Fabled: The Childhood of a Leader
Youthful innocents relish playing the part of amateur cartographer for school assignments, drawing prats, or, even more fun, molding contours from papier-mache. Seven-year-old Prescott (Tom Sweet), the subject of Brady Corbet’s astonishing debut feature, The Childhood of a Leader, is no innocent. The film, adapted from Jean-Paul Sartre’s short story of the same title and co-scripted by Norwegian Mona Fastvold, charts his rocky path from angel in his church’s Nativity play to one of the signature faces of the diabolical: totalitarianism.
The scene in which the boy slides his fingers across a wall map of Europe just as it was before the end of the Great War is a portent of its state and his place in it some 15-20 years on. Expressionistic to the max — Prescott is shot like a Caligari-esque character, his hand throwing shadows across the mock-up of the arbitrary political landscape, while the orchestral score rants morbidly — it foreshadows the breakup of the continent following the signing of a peace accord, in large part the result of bad judgment in rewarding the victors and punishing the vanquished. Such dramatic visual and aural effects pound home feelings of both historical truth (archival footage is a big help) and, strangely enough, predestination. Continuity stems as much from mood as from fact. Corbet milks the power of suggestion and takes advantage of its wide reach.
The surroundings are hardly typical for a lad Prescott’s age. The framed map hangs outside a living room in a villa in southern France (with Hungary’s Buda Castle and National Gallery as stand-ins, and low-cost creative solutions devised to obtain desired effects on a paltry $5 million budget), in which his dad, called here the Father (Irish actor Liam Cunningham), hosts a meeting of diplomats arguing points — some fine, some rather broad — in a last-ditch effort to finalize the Paris peace talks, which came to be known as the Treaty of Versailles.
A major player, the Father is undersecretary to Robert Lansing, Woodrow Wilson’s Secretary of State, and, like his boss, a foe of the American president’s ill-fated goal of self-determination. The well-intended strategy split Europe and ex-colonies on other continents into unmanageable entities lumped together on the basis of ethnic, linguistic, and religious kinship, jettisoning prospects of working toward the greater good. At a sticking point in negotiations, the Father parrots Lansing, who rightfully fears future war. “Diplomacy is out!” he complains. The titles in a Pathe newsreel shot at the conclusion of the conference read “Their work is done!,” the punctuation indicating jingoistic pride. Subsequent footage, however, depicts the Fascist military buildup and violence ahead.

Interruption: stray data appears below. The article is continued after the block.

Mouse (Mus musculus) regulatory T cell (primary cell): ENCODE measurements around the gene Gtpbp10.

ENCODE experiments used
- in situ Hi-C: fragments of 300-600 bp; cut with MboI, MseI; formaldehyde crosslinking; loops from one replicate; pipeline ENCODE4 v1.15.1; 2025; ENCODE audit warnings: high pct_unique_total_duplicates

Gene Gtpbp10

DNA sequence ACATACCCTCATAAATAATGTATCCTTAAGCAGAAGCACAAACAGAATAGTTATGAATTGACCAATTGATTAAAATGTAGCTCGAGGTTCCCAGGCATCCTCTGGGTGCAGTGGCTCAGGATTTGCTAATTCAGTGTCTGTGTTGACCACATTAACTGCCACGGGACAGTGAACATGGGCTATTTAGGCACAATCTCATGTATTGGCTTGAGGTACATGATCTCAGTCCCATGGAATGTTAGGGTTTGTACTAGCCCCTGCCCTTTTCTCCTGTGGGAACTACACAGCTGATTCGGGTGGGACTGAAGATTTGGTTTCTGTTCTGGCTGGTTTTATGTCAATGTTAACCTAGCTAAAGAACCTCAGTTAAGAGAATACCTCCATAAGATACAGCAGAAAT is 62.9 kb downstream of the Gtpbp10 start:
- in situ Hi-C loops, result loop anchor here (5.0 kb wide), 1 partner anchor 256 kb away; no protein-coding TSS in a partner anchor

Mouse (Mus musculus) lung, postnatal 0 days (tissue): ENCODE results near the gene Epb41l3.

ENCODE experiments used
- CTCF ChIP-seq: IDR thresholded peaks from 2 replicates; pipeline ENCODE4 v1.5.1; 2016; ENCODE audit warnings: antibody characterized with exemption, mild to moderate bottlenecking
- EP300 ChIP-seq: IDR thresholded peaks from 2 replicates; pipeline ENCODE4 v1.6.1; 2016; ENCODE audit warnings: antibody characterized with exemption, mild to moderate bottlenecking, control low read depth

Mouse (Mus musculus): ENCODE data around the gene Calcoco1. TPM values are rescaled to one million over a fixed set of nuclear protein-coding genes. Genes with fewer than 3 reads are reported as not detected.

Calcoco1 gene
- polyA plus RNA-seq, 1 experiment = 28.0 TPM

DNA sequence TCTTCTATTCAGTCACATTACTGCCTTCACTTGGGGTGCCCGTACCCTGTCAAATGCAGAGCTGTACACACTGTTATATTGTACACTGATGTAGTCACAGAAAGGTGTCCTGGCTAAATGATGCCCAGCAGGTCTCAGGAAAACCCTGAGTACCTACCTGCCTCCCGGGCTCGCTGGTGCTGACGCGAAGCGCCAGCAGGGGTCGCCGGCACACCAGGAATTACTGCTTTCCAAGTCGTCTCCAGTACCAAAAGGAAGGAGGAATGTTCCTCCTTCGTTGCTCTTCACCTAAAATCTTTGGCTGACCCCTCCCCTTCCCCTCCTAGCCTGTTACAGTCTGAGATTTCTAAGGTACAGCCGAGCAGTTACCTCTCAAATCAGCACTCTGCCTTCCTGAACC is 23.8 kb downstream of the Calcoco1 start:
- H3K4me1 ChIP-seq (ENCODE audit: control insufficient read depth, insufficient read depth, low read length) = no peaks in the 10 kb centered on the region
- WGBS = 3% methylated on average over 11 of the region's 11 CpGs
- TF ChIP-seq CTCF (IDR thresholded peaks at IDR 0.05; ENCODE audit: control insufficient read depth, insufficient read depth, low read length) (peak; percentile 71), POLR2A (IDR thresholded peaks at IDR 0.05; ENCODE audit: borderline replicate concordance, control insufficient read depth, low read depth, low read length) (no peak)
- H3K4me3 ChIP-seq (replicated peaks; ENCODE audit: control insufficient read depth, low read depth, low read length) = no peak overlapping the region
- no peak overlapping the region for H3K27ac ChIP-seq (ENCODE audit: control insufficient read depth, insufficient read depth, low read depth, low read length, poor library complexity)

Like the Father, the other men are smug and inherently authoritarian, save for the lone journalist, Brit Charles Marker (English actor Robert Pattinson, his virtuosity and range finally exploited), an empathetic survivor of personal tragedy who falls into the role of Prescott’s enabler. With little understanding of the extent of the boy’s psychological mutation, he tries to protect him from what he considers excessive paternal force.
On the fringes of this men’s club are the few women, ornaments really. The Mother (French thesp Bérénice Bejo) is a bossy, vain, and spoiled religious fanatic. Extremely neurotic, she is so unwilling to perform sexually for her husband that when the classic “migraine” doesn’t work, she resorts to the even more transparent “I’m bleeding!” With her son, she is controlling, smothering, and coddling. She is his primary apologist, yet their relationship increasingly becomes a contest of wills. Is it by mere chance that she is originally from Germany, the war’s big loser? I’m asking, because the answer is ambiguous.